The 2010s have been an exciting time for film. Film fans and critics alike are eager to see what else this decade has in store, as directors continue to push boundaries with fresh ideas and new angles on familiar plots. When it comes to movies that helped define the last ten years of cinema, here’s a list of our top 10 favorites from the 2010s:
The “best movies of the last 10 years” is a list that ranks the best movies released in the 2010s. The list includes 10 movies, which are ranked from 1 to 10.
Since 2010, the globe has changed dramatically. Political, social, and economic events have molded the world in which we now live, for better or worse. Whatever the case may be, the last ten years have been a watershed moment in cinema, altering our perceptions of tales and introducing us to new approaches to filmmaking. Cinema should be evolving, developing, and expanding its horizons all the time.
Filmmakers have shown over the last ten years that there are always new methods to produce movies and communicate stories. When Richard Linklater shot Boyhood over the course of twelve years, he pioneered a new kind of filmmaking. With Mad Max: Fury Road, George Miller opened our eyes to the limitless possibilities of special and practical effects. The world may be a harsh and strange place at times. It will always be up to movies to bring us through difficult times and convey our sentiments and emotions via art. Here are the top ten films of the decade, rated.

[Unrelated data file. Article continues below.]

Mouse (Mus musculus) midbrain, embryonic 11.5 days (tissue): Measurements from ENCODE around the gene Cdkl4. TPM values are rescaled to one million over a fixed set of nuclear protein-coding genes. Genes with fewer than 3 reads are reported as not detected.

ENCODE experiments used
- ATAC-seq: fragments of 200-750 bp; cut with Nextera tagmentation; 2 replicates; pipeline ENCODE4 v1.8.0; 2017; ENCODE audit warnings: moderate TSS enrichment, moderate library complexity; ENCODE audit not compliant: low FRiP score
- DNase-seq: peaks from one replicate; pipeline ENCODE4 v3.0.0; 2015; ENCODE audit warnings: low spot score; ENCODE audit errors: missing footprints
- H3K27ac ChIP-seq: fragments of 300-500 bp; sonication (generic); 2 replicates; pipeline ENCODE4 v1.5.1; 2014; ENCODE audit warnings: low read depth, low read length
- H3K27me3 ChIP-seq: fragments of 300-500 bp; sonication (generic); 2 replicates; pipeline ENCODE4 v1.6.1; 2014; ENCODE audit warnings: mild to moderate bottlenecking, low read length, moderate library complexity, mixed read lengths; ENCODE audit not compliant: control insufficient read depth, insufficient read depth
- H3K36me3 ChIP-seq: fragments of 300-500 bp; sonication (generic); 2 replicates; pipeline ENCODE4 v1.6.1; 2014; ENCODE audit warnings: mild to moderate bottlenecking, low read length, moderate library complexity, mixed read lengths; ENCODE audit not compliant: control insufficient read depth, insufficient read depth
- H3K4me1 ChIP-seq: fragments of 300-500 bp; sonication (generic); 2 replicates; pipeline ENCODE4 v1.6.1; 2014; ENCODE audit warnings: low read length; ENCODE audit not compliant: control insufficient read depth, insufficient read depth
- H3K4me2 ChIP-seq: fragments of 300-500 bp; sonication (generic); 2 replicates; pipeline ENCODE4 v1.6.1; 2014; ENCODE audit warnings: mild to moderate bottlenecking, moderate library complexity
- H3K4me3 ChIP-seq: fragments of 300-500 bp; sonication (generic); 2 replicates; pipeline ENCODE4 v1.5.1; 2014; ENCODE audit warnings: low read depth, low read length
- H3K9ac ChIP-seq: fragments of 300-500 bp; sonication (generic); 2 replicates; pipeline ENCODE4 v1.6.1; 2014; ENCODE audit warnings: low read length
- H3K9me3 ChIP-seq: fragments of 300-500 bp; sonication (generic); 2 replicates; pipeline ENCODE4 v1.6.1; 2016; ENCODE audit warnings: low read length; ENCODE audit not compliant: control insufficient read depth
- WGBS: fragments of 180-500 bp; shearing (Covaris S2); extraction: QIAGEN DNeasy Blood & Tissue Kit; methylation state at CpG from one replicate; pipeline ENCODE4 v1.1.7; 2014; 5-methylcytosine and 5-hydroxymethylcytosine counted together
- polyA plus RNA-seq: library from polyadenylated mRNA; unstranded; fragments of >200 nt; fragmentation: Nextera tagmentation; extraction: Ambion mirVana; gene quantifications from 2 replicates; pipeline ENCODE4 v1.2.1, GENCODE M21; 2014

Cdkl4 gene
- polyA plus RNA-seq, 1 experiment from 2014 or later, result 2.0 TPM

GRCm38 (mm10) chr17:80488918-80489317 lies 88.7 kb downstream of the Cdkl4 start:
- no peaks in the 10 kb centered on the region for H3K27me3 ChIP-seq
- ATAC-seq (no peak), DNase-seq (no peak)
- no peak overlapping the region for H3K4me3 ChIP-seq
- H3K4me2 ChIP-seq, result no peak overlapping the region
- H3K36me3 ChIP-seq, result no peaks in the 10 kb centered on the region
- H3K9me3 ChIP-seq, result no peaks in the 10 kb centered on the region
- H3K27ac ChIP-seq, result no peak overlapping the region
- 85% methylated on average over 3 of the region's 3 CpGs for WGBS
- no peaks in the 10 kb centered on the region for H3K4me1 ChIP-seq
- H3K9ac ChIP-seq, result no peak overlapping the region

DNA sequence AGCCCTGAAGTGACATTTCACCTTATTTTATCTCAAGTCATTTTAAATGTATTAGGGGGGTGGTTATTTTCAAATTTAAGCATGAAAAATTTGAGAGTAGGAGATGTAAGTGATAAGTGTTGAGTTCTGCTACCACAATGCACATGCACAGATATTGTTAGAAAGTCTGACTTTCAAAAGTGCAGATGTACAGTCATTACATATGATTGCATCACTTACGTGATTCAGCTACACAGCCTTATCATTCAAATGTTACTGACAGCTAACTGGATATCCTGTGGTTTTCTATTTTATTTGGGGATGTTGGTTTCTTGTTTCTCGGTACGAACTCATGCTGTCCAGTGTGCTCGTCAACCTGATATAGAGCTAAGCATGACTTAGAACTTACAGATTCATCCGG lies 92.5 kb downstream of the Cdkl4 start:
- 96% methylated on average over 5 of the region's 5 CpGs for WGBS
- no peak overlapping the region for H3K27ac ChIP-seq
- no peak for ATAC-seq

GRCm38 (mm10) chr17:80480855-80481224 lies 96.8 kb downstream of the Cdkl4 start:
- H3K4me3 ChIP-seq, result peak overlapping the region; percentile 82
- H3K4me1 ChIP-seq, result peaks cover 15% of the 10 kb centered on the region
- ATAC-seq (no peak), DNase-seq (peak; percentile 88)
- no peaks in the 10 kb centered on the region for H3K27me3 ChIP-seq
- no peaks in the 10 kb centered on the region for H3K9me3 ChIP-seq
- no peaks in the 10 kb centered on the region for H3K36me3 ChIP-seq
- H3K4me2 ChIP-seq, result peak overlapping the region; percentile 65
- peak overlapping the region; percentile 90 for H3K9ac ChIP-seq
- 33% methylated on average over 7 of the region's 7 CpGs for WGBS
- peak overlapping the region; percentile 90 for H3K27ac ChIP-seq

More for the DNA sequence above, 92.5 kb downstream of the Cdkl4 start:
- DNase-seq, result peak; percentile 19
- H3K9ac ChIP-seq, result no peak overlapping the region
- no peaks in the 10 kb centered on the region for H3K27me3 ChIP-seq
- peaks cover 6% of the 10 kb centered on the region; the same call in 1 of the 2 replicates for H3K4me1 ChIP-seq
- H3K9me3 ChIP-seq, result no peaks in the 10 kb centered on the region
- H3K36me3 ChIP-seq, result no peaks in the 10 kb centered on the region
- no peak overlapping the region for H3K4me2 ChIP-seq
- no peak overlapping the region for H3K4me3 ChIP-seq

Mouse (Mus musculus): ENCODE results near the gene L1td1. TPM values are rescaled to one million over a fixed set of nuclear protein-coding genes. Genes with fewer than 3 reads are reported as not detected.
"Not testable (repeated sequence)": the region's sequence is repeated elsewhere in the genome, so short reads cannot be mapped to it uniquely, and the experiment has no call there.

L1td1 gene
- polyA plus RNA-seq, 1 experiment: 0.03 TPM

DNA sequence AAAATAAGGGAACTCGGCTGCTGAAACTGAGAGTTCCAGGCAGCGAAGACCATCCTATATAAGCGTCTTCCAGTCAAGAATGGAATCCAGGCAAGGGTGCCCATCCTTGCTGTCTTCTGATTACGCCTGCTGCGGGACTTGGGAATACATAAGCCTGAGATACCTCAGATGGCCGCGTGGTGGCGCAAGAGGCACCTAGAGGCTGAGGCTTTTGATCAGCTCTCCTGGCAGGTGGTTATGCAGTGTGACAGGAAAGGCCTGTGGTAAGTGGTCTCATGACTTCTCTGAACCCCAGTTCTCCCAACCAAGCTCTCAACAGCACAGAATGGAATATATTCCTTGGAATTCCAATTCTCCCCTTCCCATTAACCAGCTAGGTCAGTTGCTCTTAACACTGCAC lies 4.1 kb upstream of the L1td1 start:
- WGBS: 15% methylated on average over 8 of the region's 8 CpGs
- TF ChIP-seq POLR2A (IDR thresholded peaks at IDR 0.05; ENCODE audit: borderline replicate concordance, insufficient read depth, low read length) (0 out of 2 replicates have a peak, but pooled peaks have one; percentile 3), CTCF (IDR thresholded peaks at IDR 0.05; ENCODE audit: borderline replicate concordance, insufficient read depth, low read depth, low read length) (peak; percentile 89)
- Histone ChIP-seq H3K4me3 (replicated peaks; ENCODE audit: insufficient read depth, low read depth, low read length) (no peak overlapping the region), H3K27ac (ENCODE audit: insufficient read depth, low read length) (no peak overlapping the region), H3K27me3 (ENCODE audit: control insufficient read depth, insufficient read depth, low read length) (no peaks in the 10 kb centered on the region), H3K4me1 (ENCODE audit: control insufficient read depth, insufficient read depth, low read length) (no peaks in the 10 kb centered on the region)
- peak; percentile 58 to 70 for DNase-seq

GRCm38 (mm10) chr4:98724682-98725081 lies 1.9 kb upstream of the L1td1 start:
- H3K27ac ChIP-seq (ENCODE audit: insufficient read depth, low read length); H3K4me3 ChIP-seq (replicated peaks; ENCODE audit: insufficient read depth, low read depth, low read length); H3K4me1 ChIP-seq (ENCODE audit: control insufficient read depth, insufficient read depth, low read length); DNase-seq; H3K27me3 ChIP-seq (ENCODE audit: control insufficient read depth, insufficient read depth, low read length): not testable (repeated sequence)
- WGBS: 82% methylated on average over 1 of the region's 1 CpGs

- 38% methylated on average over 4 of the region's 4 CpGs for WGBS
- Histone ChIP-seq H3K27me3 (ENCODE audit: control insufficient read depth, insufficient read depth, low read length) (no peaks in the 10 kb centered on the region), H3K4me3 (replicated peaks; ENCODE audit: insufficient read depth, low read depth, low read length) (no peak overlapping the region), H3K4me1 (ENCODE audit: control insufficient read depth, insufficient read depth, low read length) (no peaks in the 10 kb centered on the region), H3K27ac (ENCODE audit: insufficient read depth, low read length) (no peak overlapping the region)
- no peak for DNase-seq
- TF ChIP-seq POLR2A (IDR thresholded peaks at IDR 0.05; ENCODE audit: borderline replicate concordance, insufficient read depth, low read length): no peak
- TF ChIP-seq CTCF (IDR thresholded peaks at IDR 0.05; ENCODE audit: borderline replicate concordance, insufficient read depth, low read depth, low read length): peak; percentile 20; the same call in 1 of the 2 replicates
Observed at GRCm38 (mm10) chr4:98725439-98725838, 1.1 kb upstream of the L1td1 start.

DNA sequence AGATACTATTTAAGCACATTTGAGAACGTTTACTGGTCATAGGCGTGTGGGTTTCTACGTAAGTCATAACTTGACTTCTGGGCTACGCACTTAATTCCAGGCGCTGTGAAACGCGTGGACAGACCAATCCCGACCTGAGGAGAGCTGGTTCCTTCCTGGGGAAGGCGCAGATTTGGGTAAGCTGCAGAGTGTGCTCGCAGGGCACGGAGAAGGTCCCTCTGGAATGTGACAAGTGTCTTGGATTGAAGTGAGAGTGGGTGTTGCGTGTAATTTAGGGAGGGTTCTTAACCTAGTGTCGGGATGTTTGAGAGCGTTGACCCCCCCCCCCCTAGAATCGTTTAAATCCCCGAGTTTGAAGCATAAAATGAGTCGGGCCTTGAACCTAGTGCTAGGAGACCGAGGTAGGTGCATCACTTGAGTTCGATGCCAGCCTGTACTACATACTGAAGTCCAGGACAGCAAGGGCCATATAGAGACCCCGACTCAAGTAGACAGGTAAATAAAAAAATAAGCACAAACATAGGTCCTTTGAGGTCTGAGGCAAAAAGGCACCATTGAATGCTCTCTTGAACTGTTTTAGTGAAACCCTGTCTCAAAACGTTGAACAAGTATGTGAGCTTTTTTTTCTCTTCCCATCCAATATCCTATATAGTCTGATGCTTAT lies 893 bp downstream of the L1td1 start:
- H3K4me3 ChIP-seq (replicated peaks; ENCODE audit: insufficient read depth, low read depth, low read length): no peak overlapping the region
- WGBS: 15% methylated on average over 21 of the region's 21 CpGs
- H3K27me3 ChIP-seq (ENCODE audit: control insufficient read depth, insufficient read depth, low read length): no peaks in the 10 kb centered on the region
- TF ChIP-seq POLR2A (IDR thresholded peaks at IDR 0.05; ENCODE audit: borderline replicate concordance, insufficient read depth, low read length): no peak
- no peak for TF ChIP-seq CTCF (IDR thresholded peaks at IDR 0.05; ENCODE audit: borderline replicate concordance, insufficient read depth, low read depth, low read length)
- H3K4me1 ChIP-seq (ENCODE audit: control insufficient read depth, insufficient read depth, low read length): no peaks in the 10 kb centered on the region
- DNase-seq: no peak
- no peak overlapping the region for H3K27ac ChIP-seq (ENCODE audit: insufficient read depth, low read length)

Slavery for 1012 Years
The Oscar-winning picture 12 Years a Slave, directed by Steve McQueen, took viewers on a terrible trip through slavery in the antebellum United States. Solomon Northup (Chiwetel Ejiofor) is abducted and sold into slavery, moving from one horrible area to the next, based on a real tale. It’s a sad, but significant, picture that highlights filmmaker Steve McQueen’s talent. In her Oscar-winning portrayal as the doomed slave Patsey, Lupita Nyong’o offers a career-defining performance.
The Place Beyond The Pines (also known as “The Place Beyond The Pines”) is a
In this underappreciated criminal thriller starring Ryan Gosling and Bradley Cooper, Derek Cianfrance innovated the three-act framework. The Place Beyond the Pines’ first act follows Luke (Gosling) as he commits a series of bank robberies before being slain by police officer Avery Cross (Cooper). The plot then changes to Cross’s path through police corruption and politics, before concluding in the third act with the consequences of their boys. It’s a gripping criminal thriller with stunning photography and an unforgettable soundtrack.
Mad Max: Fury Road (Mad Max: Fury Road) (Mad Max: Fury Road
It’s difficult to see a Mad Max film without Mel Gibson. Fortunately, Tom Hardy rises to the challenge in the high-octane action film Mad Max: Fury Road. George Miller defied expectations with his practical and special effects work, demonstrating that he is still one of the greatest. Alongside Max is Furiosa (Charlize Theron), a truck-driving rebel attempting to rescue a group of young ladies from the ruthless Immortan Joe (Hugh Keays-Byrne).